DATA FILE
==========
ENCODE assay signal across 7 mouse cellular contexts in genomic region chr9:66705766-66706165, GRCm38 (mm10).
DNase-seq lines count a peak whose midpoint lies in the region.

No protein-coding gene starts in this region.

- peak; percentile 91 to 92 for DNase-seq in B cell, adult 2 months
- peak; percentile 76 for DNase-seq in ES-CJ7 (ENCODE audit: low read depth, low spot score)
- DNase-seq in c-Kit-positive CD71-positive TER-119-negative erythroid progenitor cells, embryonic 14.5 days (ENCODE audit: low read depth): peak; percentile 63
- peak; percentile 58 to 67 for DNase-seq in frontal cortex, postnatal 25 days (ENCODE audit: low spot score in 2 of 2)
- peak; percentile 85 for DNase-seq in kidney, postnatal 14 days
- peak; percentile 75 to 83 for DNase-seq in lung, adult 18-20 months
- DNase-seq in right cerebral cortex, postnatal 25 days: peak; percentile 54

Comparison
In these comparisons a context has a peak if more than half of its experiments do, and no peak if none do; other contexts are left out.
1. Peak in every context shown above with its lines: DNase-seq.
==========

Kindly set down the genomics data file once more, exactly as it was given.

ENCODE assay signal across 7 mouse cellular contexts in genomic region chr9:66705766-66706165, GRCm38 (mm10).
DNase-seq lines count a peak whose midpoint lies in the region.

No protein-coding gene starts in this region.

- peak; percentile 91 to 92 for DNase-seq in B cell, adult 2 months
- peak; percentile 76 for DNase-seq in ES-CJ7 (ENCODE audit: low read depth, low spot score)
- DNase-seq in c-Kit-positive CD71-positive TER-119-negative erythroid progenitor cells, embryonic 14.5 days (ENCODE audit: low read depth): peak; percentile 63
- peak; percentile 58 to 67 for DNase-seq in frontal cortex, postnatal 25 days (ENCODE audit: low spot score in 2 of 2)
- peak; percentile 85 for DNase-seq in kidney, postnatal 14 days
- peak; percentile 75 to 83 for DNase-seq in lung, adult 18-20 months
- DNase-seq in right cerebral cortex, postnatal 25 days: peak; percentile 54

Comparison
In these comparisons a context has a peak if more than half of its experiments do, and no peak if none do; other contexts are left out.
1. Peak in every context shown above with its lines: DNase-seq.